"Embracing artificial intelligence in customer service is about understanding what you are trying to do, how you are doing to do it, and ensuring that the tools used to make it happen are the right tools and work as expected," said Esteban Kolsky.
ThinkJar's study shows that the value of using data is focused on three things, not just efficient operations:
- Customer Centricity: When moving to customer centric operations the metrics used must invariably change. Customers don't care as much how many calls an agent can do in a shift, or how long an email chain becomes, or if SLAs are met, but are focused on finding an accurate answer, quickly and easily.
- Outcome-driven Operations: Effectiveness metrics are outcomes (there are five outcomes, understanding, resolution, learning, expectations, and engagement - all resulting from doing certain actions well, not as a direct action that can be measured). We cannot measure a value for resolution (we can measure whether a problem has been resolved or not - and how long it has taken, and what resources it used, and what lessons we learned so we don't have the same problem again, etc.) but we can calculate an index on resolution that collects different pieces of data related to resolution. These indexes are different metrics than we traditionally used in customer service; different thinking applies to using them to monitor outcomes.
- Automation: Automation relies on using clean data for the computer to make decisions. This is critical as we embark in predictive and proactive models for customer service, focus on optimizing schedules and actions, and prepare to deliver the new models for customer service.
ThinkJar's study also identified trends regarding channel usage, cloud, platform and ecosystem adoption trends and business benefits. The study found that 1. The cloud can perform and do what's needed for customer service, 2. Platforms are necessary for customer service going forward and 3. Ecosystems are the way of life going forward. All of these findings were summarized in what the study called Future of Customer Service.
The Future of Customer Service
A new model of operational excellence is the underlying foundation of new versions of customer service. ThinkJar's new model for customer service has five areas that customer service practitioners need to consider in their strategies:
- Outcomes-first: When the focus shifts from effective operations and cost-cutting to what the customer needs, the results, method, and operations will change with it. Knowing what the outcomes are, how to measure them, and how to know whether they are successful or not is the most critical part. In the previous model the only outcome was make it good and cheap, in this new model - the outcomes change as execution changes.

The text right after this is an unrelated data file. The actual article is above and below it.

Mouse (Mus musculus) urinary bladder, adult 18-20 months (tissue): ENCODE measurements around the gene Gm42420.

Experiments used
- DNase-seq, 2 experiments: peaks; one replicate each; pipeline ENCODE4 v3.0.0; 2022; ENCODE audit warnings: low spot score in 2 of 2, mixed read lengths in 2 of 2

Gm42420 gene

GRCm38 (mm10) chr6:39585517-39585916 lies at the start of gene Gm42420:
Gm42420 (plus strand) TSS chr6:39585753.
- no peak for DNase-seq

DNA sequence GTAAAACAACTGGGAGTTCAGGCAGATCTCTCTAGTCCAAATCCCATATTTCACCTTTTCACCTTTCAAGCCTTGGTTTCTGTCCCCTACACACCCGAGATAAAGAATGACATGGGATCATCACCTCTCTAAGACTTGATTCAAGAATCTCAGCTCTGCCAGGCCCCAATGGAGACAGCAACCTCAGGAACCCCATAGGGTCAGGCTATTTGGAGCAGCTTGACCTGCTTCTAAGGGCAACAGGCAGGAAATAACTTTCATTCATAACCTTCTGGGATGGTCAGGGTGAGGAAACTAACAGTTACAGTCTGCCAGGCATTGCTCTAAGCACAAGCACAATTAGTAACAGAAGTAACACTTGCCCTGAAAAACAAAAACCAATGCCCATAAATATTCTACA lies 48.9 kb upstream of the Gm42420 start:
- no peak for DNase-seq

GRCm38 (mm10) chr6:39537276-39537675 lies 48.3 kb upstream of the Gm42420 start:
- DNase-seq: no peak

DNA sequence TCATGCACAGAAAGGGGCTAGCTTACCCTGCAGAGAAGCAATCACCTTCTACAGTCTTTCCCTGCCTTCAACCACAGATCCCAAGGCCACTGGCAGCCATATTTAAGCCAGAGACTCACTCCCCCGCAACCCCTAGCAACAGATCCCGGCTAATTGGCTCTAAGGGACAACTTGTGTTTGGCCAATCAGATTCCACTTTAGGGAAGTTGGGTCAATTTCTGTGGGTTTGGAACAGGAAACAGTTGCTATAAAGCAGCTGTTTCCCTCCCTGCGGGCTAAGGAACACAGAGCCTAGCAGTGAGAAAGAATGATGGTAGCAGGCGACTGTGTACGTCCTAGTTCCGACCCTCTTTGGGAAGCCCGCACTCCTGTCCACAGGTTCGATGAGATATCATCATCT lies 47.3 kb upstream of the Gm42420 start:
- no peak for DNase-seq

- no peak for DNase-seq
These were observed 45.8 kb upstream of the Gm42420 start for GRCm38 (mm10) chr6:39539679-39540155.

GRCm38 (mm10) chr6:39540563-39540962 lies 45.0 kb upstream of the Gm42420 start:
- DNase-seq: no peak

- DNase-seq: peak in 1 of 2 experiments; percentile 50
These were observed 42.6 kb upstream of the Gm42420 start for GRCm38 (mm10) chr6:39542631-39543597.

- Customer-centric: While previously to be customer-centric meant, erroneously, to focus exclusively on what the organization understood they wanted and then spend resources trying to deliver to that, in some cases not even making it economically feasible for the company, the new model is predicated on the fact that customers' needs, and desires change constantly as the operations the company provides to serve those needs.
- Data-driven: As digital transformation takes over the enterprise, the only requirement it has is that data be used smartly to power and optimize processes in a continuous manner. No longer we have fixed, single-event processes to power business functions, now they are part of much larger, and more complex, end-to-end experiences. To ensure they remain focused on the outcomes and the metrics that matter, driving these experiences via data is essential - and being data-driven also allows it to, eventually, become more automated: The end goal for customer service.
- Automation-focused: Between forty and eighty percent of customer service interactions can be automated, from simple inquiries to more complex transactions. The other 20 percent remains part of the exceptions and unaccounted processes that should be handled in partnerships between automation systems and humans. The new customer service operational excellence is to automate as much as possible - not for cost-savings, but to put the customer in charge or their own experiences and faster resolution.
- Ecosystem-based. To achieve complete end-to-end experiences, driven ad-hoc by customer demands and needs the organization must embrace an ecosystem mentality. In this mentality the goal is to deliver the most complete experiences regardless of whom, or where, the information resides. Having an open cloud architecture with a public platform and all the benefits it brings allows any organization to build an ecosystem model to power operations.
"In addition to these five areas there is and one underlying concept: Work collaboratively with customers to co-create value at each interaction with the long-term goal of achieving engagement the ultimate outcome," said Kolsky
To learn more about ThinkJar's 2018 Customer Service study, you can connect directly with Kolsky. Kolsky regularly blogs on customer service and experience related topics. He also has a very sharp and insightful point of view on digital transformation and key enabling technologies. I highly recommend that you engage with Kolsky regarding this specific study and any other customer facing and strategic business related initiatives.